The Jane Drew Prize for Architecture 2024 and the Ada Louise Huxtable Prize for Contribution to Architecture 2024 have been awarded to Polish-French architect Iwona Buczkowska and American political activist and author Angela Davis, respectively. Honoring their work and commitment to their practices, the awards highlight their efforts to raise the profile of women in architecture. The Jane Drew Prize celebrates Buczkowska’s innovative approach to social housing and public buildings in France. Meanwhile, the Ada Louise Huxtable Prize recognizes Angela Davis’s leadership in the movement to abolish the prison system.
Social Housing: The Latest Architecture and News
MVRDV and LOLA Landscape Architects have just revealed the new development of “Grüne Mitte” in Düsseldorf, Germany. Centered around open communication, negotiation, and compromise, the project aims to introduce 500 new apartments and community spaces to enhance the neighborhood. Approximately 50% of the scheme is designated as social or affordable housing, which was designed in participatory processes with the residents.
The Climat de France is a French colonial social housing project in Algeria designed by Fernand Pouillon and currently renamed Oued Koriche. Located approximately 8km west of the country’s capital, Algiers, it was built from 1954 to 1957, right in the middle of the Algerian War of Independence. The project has several buildings with different scales. Its most prominent structure is a large rectangular building that houses 3000 dwellings, along with a spacious interior square similar to a Roman forum and exterior windows inspired by the mosaics found in Islamic architecture.
This social housing scheme has a complex history, involving the integration of Algerians into the French lifestyle, the use of modern architecture to challenge traditional Muslim ways of living, and the transformation of its collective square into a site of protest and rebellion.
Housing is a fundamental aspect of architecture, providing shelter, which is essential for everyone. In urban environments, addressing the housing challenge is both urgent and complex. Social housing initiatives aim to provide a substantial portion of the population with access to this fundamental architectural concept: a home.
When it comes to architecture, scale is inevitably mentioned for graphic and two-dimensional representation of the built area, land size, and city extension. Architecture is a grand discipline with robust constructions and large areas, but the field of action is vast, encompassing "smaller" scales: essential housing, restricted land, and small cities.
Social Housing is a principal element for a more democratic city. These housing structures provide decent dwellings for all citizens in urban areas and connect them to the rest of the city and its services.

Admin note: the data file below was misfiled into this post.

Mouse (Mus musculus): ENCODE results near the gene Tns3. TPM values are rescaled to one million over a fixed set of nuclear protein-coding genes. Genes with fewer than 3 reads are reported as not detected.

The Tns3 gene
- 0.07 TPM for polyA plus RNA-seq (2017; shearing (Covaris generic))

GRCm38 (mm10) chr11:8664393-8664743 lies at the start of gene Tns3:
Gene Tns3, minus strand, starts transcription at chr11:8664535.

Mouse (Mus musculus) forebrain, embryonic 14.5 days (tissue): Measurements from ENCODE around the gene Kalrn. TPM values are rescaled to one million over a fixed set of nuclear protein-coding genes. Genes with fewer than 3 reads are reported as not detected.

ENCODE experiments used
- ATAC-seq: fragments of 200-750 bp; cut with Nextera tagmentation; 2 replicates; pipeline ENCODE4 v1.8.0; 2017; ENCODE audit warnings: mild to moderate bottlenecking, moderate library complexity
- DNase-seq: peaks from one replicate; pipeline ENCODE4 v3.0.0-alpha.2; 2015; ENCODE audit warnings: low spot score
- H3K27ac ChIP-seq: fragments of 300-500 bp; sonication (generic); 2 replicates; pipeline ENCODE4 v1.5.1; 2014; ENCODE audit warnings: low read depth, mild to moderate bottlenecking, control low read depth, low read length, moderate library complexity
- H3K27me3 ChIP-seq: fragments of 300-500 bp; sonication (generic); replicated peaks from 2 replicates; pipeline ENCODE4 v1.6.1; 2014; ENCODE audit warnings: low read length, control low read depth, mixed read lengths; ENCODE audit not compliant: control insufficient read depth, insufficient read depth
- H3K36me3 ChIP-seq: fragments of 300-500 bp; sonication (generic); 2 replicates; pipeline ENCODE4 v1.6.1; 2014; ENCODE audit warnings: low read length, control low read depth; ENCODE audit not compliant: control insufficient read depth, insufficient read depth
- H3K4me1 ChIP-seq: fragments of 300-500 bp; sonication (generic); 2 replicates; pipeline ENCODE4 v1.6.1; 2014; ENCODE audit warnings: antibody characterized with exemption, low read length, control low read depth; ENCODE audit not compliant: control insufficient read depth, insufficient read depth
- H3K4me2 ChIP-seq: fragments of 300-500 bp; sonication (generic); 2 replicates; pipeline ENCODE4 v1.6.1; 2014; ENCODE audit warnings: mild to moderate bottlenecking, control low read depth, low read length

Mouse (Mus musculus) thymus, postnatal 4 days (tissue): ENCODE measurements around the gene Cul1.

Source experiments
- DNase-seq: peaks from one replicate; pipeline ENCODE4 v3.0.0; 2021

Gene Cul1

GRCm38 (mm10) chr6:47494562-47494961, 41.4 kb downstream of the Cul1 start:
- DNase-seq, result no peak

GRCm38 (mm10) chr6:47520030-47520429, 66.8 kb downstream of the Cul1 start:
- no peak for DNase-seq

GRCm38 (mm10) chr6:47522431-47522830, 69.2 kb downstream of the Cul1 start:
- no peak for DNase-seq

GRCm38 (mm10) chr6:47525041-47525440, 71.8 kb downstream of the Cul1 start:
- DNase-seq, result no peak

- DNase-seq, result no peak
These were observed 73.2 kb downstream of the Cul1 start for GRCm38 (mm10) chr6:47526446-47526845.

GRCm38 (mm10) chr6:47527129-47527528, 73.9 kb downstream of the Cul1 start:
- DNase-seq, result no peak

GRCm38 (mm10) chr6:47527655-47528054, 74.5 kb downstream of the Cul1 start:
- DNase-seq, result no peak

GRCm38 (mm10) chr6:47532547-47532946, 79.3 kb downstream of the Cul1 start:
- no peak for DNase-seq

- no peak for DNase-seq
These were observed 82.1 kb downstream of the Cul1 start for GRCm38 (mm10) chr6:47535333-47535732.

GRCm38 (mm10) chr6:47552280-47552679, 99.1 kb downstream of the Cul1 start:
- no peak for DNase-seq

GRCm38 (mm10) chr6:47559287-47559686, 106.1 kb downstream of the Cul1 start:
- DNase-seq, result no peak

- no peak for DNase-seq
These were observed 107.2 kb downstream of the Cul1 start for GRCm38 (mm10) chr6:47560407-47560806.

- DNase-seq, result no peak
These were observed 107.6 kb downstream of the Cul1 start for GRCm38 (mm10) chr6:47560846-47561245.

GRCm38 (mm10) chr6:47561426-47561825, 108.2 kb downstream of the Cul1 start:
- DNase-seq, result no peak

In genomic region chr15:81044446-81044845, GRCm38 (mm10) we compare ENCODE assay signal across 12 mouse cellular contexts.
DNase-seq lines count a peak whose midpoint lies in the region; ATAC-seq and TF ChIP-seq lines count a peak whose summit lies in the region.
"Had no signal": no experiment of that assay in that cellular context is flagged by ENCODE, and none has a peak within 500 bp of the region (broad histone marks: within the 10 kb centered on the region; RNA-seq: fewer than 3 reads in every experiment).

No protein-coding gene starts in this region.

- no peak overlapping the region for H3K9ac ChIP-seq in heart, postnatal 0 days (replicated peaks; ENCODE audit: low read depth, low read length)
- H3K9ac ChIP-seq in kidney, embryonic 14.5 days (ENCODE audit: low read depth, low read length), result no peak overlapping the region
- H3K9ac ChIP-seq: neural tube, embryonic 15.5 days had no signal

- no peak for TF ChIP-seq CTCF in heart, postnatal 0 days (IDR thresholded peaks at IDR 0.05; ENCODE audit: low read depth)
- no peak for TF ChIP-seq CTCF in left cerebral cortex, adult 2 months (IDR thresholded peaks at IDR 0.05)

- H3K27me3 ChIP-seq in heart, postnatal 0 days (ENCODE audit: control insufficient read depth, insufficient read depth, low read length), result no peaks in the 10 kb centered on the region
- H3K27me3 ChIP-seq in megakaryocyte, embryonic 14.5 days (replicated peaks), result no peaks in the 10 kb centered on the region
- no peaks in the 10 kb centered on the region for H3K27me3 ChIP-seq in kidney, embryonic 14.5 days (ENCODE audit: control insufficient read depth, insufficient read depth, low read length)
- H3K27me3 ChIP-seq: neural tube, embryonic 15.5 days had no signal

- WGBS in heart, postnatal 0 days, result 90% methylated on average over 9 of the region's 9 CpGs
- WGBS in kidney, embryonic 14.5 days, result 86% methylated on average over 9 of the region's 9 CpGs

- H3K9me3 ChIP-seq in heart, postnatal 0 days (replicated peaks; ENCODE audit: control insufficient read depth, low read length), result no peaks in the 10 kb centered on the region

Unfortunately, in many countries, the term "Social Housing" still has a negative connotation. It is often seen as a project that seeks to build the largest number of units with cheap materials, and little-to-no concern for the quality of life of its residents. Often times, it is designed for monetary reasons, as opposed to a project that serves the city and its people. Although this fact is recurrent, there are several examples that portray the opposite, in which architects manifest their political point of view through exceptional projects with innovative solutions that improve the urban experience.
Renée Gailhoustet, French architect, pioneer of social housing, and winner of the 2022 Royal Academy Architecture Prize, has passed away aged 93. As announced by the Royal Academy, she passed away in her home in Le Liégat, Ivry-sur-Seine, one of her best-known projects, which was completed in 1982. Throughout her career, stretching back to the 1960s, Renée Gailhoustet was a strong advocate for social housing, exemplifying through her work a vision of generous housing in harmony with their urban environments.
On Inclusive, Safe, Resilient, and Sustainable Cities: In Conversation with the Winners of the UIA 2030 Award
The first edition of the UIA 2030 Award celebrated projects that contribute to the delivery of the UN 2030 Agenda for Sustainable Development. Located in Germany, Hong Kong, Argentina, Bangladesh, and China, the winning interventions were announced during the eleventh session of the World Urban Forum in Katowice, Poland. Organized by the International Union of Architects (UIA), together with the UN-HABITAT, the award program gathered 125 submissions in 40 countries.